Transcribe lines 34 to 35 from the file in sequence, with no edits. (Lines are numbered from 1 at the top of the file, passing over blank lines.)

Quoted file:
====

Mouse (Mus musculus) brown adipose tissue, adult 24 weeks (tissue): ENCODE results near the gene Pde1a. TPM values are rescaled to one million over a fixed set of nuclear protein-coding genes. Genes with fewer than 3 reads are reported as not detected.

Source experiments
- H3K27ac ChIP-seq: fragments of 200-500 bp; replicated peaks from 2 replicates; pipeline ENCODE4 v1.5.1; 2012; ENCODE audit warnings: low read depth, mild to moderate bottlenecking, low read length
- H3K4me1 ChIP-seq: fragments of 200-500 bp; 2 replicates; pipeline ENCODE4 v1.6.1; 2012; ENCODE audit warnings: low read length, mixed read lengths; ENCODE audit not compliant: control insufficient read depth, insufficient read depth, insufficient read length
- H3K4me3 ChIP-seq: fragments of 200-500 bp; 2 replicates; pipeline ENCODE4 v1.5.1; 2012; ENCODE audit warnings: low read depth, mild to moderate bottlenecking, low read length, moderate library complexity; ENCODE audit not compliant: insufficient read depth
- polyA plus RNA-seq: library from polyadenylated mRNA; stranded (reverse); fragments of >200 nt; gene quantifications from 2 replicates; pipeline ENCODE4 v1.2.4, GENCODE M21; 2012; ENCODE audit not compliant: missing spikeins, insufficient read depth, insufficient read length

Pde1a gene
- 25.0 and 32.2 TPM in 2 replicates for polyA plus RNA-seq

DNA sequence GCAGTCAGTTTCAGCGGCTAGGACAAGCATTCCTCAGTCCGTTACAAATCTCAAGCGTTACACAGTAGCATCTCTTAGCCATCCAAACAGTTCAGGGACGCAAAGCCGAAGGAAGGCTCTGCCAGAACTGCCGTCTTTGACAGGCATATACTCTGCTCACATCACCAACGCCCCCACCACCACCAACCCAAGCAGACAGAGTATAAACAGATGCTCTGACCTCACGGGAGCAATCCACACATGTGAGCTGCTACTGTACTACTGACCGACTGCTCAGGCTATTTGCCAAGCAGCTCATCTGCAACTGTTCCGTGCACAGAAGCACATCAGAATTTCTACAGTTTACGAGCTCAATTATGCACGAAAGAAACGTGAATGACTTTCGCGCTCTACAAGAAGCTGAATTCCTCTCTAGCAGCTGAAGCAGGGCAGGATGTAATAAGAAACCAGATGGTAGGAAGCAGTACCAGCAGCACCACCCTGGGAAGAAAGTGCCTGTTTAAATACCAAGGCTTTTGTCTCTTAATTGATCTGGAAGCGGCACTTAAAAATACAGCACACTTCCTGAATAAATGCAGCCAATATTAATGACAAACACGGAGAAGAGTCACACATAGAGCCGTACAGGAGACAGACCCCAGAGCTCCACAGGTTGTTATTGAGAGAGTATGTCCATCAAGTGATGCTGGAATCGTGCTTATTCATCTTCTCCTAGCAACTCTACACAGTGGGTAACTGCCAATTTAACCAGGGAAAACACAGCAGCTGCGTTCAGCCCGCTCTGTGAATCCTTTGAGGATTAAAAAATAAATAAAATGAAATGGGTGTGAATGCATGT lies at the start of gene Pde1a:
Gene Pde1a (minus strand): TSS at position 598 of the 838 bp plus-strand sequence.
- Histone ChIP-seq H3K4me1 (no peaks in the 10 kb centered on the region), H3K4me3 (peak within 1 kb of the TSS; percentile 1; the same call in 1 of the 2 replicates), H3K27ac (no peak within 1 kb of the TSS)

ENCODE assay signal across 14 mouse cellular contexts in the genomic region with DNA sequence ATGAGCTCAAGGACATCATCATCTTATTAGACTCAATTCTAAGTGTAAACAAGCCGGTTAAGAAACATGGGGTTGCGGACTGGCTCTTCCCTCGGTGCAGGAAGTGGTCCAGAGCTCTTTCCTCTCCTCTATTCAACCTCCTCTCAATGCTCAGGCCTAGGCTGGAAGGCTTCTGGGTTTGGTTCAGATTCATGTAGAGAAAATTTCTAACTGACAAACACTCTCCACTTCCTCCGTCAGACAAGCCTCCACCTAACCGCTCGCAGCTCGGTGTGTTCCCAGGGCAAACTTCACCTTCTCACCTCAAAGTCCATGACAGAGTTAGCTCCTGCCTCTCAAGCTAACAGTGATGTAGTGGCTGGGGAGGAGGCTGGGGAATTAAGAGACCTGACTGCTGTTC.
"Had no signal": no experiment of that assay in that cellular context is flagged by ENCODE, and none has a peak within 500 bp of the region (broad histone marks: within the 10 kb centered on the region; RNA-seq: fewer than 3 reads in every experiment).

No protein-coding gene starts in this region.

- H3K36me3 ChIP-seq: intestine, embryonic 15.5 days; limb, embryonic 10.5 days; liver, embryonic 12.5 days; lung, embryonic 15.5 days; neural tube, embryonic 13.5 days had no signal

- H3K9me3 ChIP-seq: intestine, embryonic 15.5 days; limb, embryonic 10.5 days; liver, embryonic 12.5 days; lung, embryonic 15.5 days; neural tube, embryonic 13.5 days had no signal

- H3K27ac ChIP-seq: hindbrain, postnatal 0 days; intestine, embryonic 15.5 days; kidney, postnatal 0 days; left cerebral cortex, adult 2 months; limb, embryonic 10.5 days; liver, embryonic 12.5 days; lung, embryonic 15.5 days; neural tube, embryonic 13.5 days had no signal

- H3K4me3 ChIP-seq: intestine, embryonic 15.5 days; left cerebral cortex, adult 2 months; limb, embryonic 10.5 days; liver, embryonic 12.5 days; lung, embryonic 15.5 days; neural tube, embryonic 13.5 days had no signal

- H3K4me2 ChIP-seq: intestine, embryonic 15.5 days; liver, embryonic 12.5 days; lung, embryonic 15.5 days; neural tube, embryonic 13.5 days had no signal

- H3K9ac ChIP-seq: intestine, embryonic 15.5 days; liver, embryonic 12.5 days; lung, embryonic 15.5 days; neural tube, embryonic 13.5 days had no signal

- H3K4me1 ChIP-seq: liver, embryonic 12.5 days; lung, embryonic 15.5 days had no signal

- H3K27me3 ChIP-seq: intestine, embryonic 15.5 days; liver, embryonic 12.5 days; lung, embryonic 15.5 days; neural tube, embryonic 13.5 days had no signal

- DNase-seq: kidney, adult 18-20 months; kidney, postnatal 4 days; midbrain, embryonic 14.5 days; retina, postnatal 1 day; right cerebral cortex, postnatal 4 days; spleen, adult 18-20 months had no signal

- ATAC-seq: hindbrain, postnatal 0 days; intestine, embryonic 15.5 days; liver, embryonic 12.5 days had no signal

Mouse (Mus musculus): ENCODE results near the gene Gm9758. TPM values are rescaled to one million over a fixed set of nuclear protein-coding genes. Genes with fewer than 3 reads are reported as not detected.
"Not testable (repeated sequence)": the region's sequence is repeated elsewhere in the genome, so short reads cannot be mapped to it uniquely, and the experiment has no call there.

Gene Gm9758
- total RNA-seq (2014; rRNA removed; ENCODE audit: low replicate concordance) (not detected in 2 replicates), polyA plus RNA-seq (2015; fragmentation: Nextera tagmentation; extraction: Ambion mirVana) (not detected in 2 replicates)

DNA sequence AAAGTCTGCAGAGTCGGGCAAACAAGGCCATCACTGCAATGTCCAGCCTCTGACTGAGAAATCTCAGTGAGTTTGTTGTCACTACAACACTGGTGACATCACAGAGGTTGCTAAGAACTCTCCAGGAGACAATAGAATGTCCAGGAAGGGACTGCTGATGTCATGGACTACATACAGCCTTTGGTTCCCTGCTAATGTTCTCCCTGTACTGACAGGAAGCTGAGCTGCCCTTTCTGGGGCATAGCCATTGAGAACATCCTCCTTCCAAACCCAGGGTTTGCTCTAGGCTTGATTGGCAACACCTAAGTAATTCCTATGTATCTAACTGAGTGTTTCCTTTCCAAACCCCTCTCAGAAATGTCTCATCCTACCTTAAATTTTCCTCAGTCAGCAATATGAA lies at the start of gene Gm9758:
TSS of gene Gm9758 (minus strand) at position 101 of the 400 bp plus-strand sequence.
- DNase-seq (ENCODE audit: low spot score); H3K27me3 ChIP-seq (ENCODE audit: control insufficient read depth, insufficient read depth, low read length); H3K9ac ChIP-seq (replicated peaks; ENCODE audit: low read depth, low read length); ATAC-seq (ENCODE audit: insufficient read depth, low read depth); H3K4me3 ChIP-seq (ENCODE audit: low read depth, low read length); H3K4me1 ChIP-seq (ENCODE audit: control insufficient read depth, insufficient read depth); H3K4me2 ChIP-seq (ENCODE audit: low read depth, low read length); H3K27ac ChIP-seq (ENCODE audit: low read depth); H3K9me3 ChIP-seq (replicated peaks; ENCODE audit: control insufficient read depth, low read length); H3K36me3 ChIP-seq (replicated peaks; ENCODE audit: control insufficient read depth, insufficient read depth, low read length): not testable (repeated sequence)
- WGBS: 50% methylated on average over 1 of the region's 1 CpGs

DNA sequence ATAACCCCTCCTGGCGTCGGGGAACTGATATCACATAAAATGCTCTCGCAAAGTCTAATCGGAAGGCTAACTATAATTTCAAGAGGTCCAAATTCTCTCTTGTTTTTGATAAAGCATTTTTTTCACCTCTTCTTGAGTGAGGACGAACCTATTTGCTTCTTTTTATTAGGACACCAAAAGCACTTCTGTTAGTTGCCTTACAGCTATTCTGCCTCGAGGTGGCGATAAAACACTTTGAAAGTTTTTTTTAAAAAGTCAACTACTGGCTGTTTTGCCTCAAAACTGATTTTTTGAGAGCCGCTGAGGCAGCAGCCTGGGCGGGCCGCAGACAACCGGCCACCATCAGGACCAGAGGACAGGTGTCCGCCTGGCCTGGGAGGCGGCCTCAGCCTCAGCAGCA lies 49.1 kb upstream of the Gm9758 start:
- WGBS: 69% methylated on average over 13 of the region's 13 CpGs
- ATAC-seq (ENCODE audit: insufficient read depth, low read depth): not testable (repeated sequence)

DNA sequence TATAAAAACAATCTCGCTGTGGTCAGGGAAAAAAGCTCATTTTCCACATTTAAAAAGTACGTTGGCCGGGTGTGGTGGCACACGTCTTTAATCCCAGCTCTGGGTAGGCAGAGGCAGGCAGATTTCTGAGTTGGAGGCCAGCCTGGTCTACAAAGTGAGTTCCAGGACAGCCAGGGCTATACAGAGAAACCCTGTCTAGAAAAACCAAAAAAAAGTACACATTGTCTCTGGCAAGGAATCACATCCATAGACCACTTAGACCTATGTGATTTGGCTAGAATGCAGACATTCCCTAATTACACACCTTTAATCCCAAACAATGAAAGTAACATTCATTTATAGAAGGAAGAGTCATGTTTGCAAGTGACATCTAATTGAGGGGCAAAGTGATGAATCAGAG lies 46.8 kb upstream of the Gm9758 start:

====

- WGBS: 69% methylated on average over 13 of the region's 13 CpGs
- ATAC-seq (ENCODE audit: insufficient read depth, low read depth): not testable (repeated sequence)